Skift Take

As an airline that is 80 percent owned by the Latvian government, perhaps Air Baltic wasn't the most nimble carrier. But that government support will be vital over the next 18 months.

Less than a month after making a big tease — that his airline might expand beyond its Eastern European roots into Scandinavia — Air Baltic CEO Martin Gauss confronted a different reality. Air Baltic’s majority owner, the Latvian government, banned all scheduled international flights, effectively grounding his company.

Air Baltic, which temporarily laid off many of its employees, shut down passenger operations on March 17, instead concentrating on repatriation and cargo flights. As of Monday, it was supposed to resume operations in a couple of weeks, but on a limited basis. (This week, Latvia signaled it might extend it state of emergency, suggesting Air Baltic’s grounding may last longer.)

No one knows what the future brings. But by later this year, Air Baltic almost certainly will be a smaller airline than before, when it had 38 aircraft, including 22 Airbus A220s. Its four Boeing 737s and its dozen Bombardier Q400 turboprops now are gone, leaving it as an all-A220 operator.

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We caught up with Gauss on Monday to ask him how he’s handling the situation, and to learn why he’s not sure demand will return until some time in 2022, and why he expects this crisis will spur some unusual airline mergers.

Note: This interview has been condensed and edited. 

Air Baltic CEO Martin Gauss

Skift: Is this the biggest shock you’ve seen in your career?

Gauss: I understand it is the worst shock in the 101 years aviation has existed.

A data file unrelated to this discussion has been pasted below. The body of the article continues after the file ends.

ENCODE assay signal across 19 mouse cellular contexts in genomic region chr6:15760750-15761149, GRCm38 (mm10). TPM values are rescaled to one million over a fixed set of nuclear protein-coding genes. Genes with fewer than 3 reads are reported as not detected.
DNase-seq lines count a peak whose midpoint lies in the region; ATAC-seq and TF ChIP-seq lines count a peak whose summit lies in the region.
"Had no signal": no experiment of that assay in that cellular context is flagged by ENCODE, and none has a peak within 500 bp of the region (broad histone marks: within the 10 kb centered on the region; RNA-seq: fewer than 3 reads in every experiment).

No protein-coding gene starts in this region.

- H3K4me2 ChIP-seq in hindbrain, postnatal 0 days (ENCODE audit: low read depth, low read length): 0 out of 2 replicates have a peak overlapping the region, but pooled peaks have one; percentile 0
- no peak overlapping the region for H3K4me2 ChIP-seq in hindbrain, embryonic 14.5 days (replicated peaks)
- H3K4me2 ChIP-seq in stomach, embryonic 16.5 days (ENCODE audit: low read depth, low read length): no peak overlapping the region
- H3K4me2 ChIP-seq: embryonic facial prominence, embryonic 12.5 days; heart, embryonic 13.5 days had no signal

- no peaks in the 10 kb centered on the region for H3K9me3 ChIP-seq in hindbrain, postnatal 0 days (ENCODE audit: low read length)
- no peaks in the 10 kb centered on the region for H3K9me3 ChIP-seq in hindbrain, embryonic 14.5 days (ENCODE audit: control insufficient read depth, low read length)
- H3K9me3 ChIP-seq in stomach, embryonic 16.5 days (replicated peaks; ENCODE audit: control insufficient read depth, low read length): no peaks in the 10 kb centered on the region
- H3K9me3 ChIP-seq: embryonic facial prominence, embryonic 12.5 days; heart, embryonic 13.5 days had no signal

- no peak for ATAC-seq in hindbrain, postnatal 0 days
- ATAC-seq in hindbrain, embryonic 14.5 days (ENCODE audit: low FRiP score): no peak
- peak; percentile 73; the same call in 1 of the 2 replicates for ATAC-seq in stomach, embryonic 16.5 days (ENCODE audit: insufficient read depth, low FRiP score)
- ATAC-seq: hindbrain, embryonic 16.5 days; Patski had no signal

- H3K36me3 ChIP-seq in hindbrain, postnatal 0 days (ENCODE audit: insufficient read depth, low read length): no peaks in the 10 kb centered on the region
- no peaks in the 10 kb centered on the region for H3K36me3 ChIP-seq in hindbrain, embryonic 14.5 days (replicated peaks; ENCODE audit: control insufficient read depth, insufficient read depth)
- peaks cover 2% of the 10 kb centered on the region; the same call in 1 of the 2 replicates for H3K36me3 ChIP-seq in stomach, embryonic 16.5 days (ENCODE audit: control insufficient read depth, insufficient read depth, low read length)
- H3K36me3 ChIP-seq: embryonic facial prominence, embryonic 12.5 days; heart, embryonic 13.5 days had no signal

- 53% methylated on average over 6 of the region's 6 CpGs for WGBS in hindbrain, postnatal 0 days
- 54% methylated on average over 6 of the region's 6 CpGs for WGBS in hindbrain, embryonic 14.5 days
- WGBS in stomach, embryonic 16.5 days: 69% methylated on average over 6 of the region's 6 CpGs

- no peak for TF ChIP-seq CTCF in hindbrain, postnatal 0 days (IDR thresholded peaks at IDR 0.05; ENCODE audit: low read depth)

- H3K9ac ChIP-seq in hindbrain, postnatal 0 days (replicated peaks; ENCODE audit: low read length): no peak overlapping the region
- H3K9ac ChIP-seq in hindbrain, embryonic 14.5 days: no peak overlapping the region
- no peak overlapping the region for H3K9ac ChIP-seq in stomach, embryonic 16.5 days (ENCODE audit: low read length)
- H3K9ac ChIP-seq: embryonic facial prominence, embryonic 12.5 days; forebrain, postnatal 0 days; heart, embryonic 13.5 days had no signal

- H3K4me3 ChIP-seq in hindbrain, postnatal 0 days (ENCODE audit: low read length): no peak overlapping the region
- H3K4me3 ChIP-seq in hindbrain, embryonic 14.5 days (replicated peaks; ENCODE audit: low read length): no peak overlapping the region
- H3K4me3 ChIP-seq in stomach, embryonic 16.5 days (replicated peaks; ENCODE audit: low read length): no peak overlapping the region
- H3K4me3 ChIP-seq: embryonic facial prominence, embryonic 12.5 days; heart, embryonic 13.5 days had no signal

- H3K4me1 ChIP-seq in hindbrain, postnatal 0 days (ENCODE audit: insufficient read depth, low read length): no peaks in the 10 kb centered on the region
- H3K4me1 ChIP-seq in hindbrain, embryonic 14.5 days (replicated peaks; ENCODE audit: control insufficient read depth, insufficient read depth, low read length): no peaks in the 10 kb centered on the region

Skift: You’re grounded as an airline, right?

Gauss: Latvia took a decision to ban all international scheduled airline transportation. We were only doing repatriation flights. But we have have done the last one last week. Now, we do cargo and mail flights, but no scheduled passenger flights.

Skift: What kind of cargo is still moving?

Gauss: Mainly medical supplies. The last one was when we flew direct to China and brought back one million masks on the A220. We’re going do the same this week.

Skift: Can you make money with that type of flying?

Gauss: We are a national carrier, so we are not making profits on it. We fly at cost plus risk, but we are not trying to monetize this one.

Skift: Last week, you said you’re cutting 50 percent of flights through Oct. 31. That’s more than six months away, further than many airlines have cut. Are you telling us demand may not bounce back quickly?

Gauss: This is to our best knowledge now, and what we believe we can offer looking at current demand. But as this is changing every week, it depends on how different countries change their procedures or lock down. We also planned it in a way where we can start flying only with five aircraft, and then gradually, when we can start again, we then add one aircraft per week.

Skift: When will we have an idea of when demand will return?

Gauss: It depends a lot on the different countries. Are they accessible in the way they were accessible before? If an airport is locked or city is locked, there is hardly any demand.

Skift: So there’s no quick fix for airlines?

Gauss: We’re talking about four weeks now of lockdown in Europe, maybe three weeks, and the economy itself has not yet taken the full hit because at the moment the hit comes from the virus. But the economy will follow even when the virus is cleared.